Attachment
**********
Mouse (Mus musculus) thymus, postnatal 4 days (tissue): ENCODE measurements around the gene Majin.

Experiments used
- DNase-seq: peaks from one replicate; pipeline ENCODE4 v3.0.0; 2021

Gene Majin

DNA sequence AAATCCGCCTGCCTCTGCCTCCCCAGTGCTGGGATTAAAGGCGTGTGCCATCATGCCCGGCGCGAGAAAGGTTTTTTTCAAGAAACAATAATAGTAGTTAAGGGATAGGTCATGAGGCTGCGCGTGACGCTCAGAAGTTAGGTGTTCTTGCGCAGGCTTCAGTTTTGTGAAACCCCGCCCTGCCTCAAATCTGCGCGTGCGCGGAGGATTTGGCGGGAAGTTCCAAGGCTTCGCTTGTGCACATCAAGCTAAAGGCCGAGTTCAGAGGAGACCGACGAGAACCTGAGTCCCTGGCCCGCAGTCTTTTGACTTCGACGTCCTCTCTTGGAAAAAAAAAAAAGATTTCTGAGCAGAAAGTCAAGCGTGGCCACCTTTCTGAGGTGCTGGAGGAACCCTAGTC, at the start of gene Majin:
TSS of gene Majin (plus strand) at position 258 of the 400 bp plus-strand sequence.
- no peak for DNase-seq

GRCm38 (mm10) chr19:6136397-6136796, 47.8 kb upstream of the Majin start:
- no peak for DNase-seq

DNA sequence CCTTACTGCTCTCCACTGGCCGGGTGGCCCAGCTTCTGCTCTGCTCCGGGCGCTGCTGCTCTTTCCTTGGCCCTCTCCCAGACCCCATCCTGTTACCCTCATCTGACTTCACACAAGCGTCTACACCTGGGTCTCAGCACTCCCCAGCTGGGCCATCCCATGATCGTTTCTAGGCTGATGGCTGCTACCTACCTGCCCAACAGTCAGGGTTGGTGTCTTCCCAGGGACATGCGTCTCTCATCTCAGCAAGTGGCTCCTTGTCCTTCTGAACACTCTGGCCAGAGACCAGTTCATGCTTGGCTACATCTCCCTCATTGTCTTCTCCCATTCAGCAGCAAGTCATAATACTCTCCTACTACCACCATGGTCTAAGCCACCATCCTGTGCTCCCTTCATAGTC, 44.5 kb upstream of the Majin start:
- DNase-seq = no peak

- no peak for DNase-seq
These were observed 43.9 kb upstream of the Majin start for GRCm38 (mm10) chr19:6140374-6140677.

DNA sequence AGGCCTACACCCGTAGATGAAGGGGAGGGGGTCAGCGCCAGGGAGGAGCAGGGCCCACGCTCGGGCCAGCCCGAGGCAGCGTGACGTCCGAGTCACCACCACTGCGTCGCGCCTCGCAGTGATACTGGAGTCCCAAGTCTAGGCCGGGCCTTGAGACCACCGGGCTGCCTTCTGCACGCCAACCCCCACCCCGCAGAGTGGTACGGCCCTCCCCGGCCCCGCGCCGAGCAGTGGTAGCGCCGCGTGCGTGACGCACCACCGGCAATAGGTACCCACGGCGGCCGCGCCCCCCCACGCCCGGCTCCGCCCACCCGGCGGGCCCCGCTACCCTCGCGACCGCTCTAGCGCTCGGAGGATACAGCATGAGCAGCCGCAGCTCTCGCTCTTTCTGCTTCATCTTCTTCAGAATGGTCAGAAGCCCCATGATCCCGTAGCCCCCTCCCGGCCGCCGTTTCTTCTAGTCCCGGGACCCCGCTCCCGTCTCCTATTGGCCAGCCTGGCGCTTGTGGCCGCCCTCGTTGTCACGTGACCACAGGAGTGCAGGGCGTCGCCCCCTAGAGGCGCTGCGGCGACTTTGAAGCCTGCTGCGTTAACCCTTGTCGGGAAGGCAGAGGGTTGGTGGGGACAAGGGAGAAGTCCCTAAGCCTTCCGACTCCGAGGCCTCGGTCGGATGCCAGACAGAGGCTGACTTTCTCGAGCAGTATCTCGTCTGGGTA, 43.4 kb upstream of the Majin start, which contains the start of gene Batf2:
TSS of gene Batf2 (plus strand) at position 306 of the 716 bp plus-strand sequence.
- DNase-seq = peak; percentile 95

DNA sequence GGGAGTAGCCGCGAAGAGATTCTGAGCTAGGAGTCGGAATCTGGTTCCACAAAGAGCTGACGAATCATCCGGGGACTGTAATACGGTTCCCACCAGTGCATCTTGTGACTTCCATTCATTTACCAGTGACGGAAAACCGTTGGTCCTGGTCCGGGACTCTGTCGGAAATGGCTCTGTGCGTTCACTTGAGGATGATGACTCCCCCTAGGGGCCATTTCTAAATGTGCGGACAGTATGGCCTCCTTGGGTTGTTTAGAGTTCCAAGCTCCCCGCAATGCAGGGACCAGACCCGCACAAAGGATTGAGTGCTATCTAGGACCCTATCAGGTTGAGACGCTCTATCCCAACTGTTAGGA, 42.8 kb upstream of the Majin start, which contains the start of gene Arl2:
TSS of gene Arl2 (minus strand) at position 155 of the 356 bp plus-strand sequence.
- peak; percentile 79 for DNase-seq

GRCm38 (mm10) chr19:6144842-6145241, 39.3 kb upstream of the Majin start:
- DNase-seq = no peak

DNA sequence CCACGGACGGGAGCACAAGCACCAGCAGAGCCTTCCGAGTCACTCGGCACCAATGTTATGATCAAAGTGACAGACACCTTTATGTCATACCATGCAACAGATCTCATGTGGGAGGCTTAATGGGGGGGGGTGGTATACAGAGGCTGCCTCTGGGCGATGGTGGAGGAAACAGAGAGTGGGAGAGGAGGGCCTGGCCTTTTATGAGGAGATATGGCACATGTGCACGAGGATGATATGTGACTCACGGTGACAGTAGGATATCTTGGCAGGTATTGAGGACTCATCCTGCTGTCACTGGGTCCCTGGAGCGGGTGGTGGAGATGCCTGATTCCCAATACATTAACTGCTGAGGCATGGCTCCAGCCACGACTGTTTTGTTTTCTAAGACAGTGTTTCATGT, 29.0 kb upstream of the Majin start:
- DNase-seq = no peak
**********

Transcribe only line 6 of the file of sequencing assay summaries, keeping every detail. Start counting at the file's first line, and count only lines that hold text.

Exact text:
TSS of gene Majin (plus strand) at position 258 of the 400 bp plus-strand sequence.